Friday, February 23, 2007

I'd rather be dead! (Part 2)

Part 1 of this story can be found here.

My basic approach to scripture can be found here.


You would have thought Jonah would get the message that God was serious about his going to Nineveh. But, like most hard-hearted human beings (and I count myself amongst them, I’m sorry to say), Jonah wasn’t willing to give up his privileged position as one of God’s Chosen People to spread the love a little bit.

I strongly suspect that he thought the worth of God’s love would be cheapened if it were freely given even to those godless, pagan Ninevites.

I suspect that feeling is at the heart of the church’s recent controversies over the ordination of women and the full inclusion of GLBT people—the fear that, if God offers Her love to everyone, there won’t be enough to go around, or it won’t mean anything because everyone will have it.

As Christians, we must understand the love of God as something costly. After all, we believe that God poured Herself into human skin in order to redeem us from a Hell of our own making.

At some instinctive level, we recognize that the cost of doing that was unimaginably high for God, and we have some deeply felt need to recognize the price we believe She was willing to pay to span the unbridgeable distance between Creator and created.

We grasp, however imperfectly, the significance of cost---and we live in a world run by markets and “supply and demand.”

Things that are in abundant supply are not costly. Not “special.” Not really desirable.

Bottom line---common things are not worth giving your life for. And our faith demands that we give everything we have and are and will be to the One who made us.

Faith, in its highest and purest form, is dearly bought with heart, soul, mind, and body.

As reflections of God’s love for us, human love and fidelity are also seen (rightly, in my view) as costly and important values. Because we understand that “marriage” (define that how you will) between two people is endangered and cheapened when one of them gives love outside the relationship.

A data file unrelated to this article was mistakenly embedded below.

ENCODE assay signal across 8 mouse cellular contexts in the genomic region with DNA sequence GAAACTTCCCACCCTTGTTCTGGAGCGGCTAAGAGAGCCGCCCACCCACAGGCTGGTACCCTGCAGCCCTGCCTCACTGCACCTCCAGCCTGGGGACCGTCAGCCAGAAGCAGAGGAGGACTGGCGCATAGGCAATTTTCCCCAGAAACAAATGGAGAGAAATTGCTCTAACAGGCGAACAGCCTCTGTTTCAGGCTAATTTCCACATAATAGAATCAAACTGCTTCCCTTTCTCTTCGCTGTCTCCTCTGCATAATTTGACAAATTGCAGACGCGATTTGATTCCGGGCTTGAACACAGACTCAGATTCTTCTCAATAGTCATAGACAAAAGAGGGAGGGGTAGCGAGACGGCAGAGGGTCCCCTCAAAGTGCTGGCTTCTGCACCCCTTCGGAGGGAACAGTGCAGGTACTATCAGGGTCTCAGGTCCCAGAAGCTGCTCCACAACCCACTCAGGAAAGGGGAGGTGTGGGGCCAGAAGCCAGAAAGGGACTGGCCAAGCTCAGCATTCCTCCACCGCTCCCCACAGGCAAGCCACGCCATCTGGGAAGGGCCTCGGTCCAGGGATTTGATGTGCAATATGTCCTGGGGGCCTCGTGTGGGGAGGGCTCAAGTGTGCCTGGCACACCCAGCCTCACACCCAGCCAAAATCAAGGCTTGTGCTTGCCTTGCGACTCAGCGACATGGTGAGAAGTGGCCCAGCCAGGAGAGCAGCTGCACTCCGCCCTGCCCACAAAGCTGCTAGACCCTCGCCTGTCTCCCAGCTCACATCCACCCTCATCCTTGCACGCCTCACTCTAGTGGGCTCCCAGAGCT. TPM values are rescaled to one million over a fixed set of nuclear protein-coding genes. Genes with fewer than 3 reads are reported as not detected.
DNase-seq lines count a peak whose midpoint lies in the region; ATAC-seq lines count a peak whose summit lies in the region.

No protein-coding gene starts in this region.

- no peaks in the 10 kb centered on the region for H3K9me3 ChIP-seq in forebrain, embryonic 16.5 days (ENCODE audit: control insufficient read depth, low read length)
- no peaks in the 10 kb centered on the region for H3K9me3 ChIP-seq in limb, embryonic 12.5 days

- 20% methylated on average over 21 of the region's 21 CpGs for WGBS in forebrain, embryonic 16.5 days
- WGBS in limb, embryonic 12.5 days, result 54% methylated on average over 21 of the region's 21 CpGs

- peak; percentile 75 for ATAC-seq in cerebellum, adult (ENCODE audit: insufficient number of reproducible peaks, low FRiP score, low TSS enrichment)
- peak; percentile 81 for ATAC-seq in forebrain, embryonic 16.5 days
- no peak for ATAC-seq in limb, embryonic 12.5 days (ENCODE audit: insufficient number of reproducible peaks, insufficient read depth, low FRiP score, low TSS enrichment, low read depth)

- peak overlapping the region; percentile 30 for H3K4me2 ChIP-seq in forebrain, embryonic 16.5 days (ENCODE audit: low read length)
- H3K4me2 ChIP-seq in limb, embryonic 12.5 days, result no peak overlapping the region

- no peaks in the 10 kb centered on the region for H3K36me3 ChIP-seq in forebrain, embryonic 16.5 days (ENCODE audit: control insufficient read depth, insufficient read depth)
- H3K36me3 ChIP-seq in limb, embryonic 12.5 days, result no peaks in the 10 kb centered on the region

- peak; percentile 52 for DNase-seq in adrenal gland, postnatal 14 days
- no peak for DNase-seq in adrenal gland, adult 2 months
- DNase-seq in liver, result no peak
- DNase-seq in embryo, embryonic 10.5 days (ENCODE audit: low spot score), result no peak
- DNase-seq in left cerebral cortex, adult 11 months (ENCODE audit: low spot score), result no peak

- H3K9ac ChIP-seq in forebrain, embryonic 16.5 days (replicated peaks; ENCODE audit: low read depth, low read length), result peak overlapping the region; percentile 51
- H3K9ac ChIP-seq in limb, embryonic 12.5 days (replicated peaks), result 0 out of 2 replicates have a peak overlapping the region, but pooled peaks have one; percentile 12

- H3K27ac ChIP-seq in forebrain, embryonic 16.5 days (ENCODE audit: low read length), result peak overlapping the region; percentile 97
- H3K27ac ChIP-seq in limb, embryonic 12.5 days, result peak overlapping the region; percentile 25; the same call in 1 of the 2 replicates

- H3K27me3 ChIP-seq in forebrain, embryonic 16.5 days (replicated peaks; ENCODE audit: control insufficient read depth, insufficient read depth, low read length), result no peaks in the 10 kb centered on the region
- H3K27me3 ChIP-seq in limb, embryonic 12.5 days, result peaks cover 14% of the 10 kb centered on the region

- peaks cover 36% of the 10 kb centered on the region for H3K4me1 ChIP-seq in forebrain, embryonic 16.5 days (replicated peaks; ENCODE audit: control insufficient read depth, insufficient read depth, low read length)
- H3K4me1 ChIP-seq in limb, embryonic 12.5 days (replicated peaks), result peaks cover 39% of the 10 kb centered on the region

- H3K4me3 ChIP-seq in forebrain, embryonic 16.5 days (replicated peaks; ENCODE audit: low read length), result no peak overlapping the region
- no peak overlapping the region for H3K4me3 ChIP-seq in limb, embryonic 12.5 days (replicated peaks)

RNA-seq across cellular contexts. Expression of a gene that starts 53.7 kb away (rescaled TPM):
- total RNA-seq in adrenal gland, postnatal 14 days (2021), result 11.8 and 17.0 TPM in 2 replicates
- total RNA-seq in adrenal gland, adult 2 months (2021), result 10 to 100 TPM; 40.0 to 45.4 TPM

Many of us know this all too well. We’ve experienced the pain of finding that the one we loved wasn’t honest or faithful, and it can be devastating. Given the limits on our all-too-human understanding of love, it is hard to believe that God can love me infinitely and faithfully when She is loving those Ninevites/gays/conservatives/out-group-of-your-choice. She can’t think of me as special or beloved when She’s messing about with “them.”

We want our special status as God’s Beloved---we don’t want to open the circle and allow Her to love others as well, because we know that we cannot love that freely and keep our love pure and holy.

And it’s true. We can’t do that. We aren’t strong enough, patient enough, willing enough---infinite enough---to love the way God can and does.

So we act like Jonah.


Jonah finally went to Nineveh, but he did it muttering under his breath the entire way.

I know that attitude well---since my 10-year-old son displays it several times a week. It’s the “You can make me do it, but you can’t make me LIKE it!” approach.

God really doesn’t give a damn whether Jonah likes it or not---as long as the work gets done, She’s happy.

And Jonah was right from the get-go. Those cursed Ninevites repent when they hear his call. They actually repentdespite my strong suspicion that Jonah insulted them in every way he could possibly think of, so that they wouldn’t. They turn to the Lord and put on sackcloth and ashes to show their contrition.

Even their KING gets into the act. In fact, the king actually goes them one better. He decrees that even the herd animals will have to fast and wear sackcloth! (What do you want to bet he was a Leo drama queen too?)

And God---because She is just and merciful---relents. Jonah knew God was going to wimp out and let them live, and now She has.

So what does he do?

His response is to beg God to let him die.

Think about that for a minute.

Jonah says, in essence, “I’d rather be dead than have you love the likes of them!”